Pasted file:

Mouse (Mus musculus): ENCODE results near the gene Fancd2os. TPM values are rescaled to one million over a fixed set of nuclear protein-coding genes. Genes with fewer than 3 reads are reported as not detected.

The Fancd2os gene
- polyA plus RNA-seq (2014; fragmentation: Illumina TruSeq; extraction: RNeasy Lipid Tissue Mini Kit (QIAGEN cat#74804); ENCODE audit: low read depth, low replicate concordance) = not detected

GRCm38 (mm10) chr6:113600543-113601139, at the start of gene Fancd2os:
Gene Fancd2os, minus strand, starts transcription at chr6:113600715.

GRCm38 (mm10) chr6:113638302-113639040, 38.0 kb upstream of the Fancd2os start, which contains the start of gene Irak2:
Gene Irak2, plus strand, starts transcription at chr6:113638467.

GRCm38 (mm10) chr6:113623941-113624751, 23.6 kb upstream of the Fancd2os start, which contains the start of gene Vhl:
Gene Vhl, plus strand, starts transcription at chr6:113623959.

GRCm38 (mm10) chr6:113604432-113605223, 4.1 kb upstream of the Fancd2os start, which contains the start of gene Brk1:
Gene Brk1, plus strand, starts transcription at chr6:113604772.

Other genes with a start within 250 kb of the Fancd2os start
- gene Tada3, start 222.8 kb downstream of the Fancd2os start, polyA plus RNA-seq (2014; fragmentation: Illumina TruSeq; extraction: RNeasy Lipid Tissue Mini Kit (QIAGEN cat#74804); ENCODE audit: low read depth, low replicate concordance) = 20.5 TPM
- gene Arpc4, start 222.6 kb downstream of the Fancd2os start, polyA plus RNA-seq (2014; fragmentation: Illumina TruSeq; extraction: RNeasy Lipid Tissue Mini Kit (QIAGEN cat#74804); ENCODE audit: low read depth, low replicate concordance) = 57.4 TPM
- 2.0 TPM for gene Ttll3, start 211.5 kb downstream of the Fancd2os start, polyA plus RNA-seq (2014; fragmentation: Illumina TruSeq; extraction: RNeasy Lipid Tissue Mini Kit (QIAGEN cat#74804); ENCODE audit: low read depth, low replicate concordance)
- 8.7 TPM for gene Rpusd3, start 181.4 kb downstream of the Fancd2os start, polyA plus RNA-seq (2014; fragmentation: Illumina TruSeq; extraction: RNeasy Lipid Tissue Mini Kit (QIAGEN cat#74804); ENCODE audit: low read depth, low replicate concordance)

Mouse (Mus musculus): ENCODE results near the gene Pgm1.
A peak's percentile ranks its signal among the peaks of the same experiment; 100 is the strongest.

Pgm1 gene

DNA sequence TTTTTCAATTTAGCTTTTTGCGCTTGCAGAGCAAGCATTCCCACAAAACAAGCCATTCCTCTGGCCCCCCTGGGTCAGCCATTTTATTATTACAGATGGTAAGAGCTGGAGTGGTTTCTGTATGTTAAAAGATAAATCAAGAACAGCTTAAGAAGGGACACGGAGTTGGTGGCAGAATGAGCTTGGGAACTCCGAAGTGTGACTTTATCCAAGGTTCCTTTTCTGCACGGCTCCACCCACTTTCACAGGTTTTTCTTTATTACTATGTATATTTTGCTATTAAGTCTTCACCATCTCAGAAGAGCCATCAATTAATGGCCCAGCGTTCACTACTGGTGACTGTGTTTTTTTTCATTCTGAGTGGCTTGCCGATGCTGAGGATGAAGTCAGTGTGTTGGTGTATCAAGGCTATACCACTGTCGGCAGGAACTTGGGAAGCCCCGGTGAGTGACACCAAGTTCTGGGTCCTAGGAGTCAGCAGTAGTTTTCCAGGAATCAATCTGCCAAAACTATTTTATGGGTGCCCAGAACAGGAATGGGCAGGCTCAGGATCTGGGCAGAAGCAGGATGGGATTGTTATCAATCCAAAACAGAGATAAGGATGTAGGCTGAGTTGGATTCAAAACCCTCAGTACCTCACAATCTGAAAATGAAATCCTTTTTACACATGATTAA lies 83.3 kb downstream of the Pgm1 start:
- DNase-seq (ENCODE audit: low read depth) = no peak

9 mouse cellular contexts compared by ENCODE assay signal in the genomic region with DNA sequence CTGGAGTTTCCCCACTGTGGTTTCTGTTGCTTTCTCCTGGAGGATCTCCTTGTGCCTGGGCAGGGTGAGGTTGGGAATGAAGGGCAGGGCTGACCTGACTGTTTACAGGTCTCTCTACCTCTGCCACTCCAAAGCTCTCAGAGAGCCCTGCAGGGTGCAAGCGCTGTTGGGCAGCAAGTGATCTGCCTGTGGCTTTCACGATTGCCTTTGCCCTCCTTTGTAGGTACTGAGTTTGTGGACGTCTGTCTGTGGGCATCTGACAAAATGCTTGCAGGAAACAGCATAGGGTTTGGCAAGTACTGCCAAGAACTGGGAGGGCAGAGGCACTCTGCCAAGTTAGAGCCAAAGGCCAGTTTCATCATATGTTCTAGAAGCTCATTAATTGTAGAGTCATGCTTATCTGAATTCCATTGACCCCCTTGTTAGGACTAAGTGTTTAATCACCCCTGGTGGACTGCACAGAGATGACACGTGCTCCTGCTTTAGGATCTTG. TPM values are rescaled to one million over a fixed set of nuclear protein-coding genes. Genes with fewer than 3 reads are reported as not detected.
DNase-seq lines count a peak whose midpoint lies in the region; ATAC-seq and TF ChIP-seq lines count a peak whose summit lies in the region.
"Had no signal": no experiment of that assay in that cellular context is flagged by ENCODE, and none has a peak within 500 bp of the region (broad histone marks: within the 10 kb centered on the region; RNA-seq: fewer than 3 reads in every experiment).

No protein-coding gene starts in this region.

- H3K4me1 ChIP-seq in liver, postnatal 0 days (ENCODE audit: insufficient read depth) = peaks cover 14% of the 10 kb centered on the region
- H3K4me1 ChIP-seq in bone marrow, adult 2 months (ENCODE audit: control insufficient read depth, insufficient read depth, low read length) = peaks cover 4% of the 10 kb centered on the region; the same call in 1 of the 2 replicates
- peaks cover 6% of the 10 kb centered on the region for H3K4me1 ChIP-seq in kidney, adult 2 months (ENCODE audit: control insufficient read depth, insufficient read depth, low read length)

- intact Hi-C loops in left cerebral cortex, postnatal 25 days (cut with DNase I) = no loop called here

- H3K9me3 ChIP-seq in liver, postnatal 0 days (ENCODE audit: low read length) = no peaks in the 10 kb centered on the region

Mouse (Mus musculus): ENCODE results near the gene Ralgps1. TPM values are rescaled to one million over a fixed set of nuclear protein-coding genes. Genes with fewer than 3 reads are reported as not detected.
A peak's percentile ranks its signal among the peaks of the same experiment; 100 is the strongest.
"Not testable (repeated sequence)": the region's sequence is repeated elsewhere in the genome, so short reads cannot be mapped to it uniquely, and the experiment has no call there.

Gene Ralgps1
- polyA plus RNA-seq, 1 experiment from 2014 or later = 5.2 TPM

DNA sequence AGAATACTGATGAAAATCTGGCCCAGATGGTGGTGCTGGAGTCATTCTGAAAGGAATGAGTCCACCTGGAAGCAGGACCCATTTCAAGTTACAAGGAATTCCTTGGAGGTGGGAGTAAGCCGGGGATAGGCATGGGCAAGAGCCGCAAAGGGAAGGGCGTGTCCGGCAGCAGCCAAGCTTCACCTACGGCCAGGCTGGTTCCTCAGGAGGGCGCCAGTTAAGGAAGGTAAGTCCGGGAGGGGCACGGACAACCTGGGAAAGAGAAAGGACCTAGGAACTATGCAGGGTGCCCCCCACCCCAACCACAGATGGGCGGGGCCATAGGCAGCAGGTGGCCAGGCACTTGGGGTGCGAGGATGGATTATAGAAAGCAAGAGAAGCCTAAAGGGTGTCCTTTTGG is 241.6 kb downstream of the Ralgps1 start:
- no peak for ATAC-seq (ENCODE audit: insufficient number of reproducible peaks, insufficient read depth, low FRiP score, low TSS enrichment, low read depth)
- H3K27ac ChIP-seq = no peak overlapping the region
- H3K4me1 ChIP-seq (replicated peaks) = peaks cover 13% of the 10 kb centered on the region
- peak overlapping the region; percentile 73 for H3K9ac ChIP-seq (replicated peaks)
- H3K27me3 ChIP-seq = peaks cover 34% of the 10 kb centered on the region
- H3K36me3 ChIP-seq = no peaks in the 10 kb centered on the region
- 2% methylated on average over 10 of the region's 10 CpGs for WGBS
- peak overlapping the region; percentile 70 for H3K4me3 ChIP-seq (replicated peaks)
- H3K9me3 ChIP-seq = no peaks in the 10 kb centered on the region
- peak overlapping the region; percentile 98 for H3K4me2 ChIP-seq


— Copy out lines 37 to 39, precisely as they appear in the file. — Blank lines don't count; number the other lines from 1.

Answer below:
- no peak for ATAC-seq (ENCODE audit: insufficient number of reproducible peaks, insufficient read depth, low FRiP score, low TSS enrichment, low read depth)
- H3K27ac ChIP-seq = no peak overlapping the region
- H3K4me1 ChIP-seq (replicated peaks) = peaks cover 13% of the 10 kb centered on the region